The climate protection service is expressed by the total C stored in all of Berlin's peatlands (their ‚historical‘ C pool). The amount of C stored may vary considerably from one peatland to another. Based on their natural diversity (hydrology, geomorphology etc.) during peatland formation, different soil horizons were formed, consisting of varying peat thicknesses and varying contents of organic C. Thus, peatland or mire types can be categorised according to their formation conditions, for example, as percolation mire, which can store up to ten times more carbon than flat peatlands such as a ‚water rise mire‘ (Zauft et al. 2010). In addition to differences in peat thickness, there are considerable differences also in peat qualities (peat forming plants, degree of decomposition etc.). This is reflected in the substrate-specific C storages and bulk densities of single soil horizons, and likewise is also reflected in the amounts of stored C (Rosskopf & Zeitz 2009). In order to quantify the amount of C stored in Berlin's peatlands, it was important to gather detailed information on each soil profile of every single peatland. To obtain them, all peatland soils were sampled and then systematically classified by substrate and soil types. The data regarding bulk densities and C amounts were taken at representative soil horizon profiles in Berlin. For this purpose, more than 500 peat and gyttja samples were analysed in the laboratory. Parts of the data for bulk density were additionally complemented with pre-existing, backfile data.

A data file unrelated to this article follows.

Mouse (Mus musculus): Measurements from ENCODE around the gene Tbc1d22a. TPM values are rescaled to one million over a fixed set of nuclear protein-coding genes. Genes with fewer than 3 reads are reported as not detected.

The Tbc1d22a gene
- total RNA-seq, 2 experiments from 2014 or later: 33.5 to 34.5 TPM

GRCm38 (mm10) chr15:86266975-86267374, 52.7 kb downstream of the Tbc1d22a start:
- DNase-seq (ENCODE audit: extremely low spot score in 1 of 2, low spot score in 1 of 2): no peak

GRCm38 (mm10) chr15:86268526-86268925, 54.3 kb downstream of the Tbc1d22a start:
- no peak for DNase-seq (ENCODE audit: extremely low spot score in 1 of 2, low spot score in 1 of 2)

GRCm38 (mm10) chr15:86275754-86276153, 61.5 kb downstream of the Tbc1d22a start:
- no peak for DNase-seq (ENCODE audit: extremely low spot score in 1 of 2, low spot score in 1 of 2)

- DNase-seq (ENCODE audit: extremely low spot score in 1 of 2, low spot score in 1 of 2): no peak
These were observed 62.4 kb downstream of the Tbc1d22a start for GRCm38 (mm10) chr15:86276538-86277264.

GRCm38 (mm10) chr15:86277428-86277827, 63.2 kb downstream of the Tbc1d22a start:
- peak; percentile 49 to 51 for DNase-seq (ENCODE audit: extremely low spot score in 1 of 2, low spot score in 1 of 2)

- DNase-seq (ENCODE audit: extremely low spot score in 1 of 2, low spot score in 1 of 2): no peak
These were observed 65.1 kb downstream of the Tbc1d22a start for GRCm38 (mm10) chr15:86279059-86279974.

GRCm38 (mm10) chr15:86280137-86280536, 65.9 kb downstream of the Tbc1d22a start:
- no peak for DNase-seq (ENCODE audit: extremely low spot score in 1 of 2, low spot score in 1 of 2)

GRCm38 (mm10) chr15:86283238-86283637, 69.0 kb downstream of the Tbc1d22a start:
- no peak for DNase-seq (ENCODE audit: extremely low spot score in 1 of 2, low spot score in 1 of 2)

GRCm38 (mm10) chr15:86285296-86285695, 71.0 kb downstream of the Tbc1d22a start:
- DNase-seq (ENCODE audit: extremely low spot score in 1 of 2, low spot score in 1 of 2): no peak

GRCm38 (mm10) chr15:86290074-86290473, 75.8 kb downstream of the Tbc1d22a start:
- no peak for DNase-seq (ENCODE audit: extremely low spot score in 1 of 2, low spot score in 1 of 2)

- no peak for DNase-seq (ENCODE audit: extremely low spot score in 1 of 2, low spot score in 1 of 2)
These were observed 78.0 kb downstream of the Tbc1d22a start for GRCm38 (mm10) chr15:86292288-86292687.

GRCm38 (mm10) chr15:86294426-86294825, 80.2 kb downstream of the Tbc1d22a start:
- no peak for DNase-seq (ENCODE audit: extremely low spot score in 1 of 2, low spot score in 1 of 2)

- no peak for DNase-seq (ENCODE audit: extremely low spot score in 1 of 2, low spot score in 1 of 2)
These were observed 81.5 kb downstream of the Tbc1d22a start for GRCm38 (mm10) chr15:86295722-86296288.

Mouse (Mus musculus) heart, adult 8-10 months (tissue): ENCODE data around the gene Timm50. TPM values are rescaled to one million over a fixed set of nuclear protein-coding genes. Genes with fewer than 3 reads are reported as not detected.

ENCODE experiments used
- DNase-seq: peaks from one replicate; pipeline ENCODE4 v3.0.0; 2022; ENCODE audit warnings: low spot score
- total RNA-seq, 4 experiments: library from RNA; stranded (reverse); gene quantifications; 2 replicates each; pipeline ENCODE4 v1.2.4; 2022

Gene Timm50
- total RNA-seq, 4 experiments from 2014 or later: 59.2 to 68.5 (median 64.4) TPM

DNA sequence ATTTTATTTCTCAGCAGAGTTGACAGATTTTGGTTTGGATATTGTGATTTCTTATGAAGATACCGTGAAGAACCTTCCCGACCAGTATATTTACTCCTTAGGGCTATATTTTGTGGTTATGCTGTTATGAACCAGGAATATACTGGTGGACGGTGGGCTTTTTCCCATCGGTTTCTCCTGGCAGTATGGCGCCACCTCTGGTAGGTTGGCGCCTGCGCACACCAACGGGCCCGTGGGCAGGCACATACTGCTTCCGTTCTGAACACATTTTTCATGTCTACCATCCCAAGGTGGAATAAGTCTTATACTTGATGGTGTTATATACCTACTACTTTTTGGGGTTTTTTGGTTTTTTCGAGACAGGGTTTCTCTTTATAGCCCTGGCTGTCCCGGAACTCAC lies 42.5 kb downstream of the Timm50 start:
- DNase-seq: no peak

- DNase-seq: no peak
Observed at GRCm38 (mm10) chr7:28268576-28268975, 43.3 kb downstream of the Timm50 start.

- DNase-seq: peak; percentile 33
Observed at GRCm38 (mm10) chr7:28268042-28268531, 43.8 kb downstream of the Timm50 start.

To identify environmental relief potentials related to the climate protection services of Berlin's peatlands, it was important to be able to show not only the amount of carbon historically stored in the C pools but also to show what the risk situation is for each peatland currently. To this end, the vulnerable portion of total C was determined. The drained and aerated part above of the median groundwater table is threatened through processes of peat decomposition and the release of C (see figure below).
Additionally, it is important to determine the labile fraction within the vulnerable C, as it is particularly liable to conversion and can easily emitted into the atmosphere, for example in the form CO2 (Khanna et al 2001, Kalisz et al. 2010). This labile part with a high release potential was determined in this project using the hot-water extractable fraction, which is one of the most labile and dynamic fractions within soil organic matter (SOM) (Leinweber et al. 1995, Haynes 2005). During this process, parts of the SOM are weakly hydrolyzed and going into solution (Schulz & Körschens 1998). The hot-water extractable C (Chwe) correlates strongly with the SOM that can easily be mineralised (Behm 1988, Körschens et al. 1998) as well as with the soil microbial biomass (Sparling et al. 1988), and represents the active part of SOM (Schulz 1997). The hot-water extractions were conducted with a method that has been developed for organic soils, with special respect to the high C concentrations in peatland soils (Heller & Weiß 2015).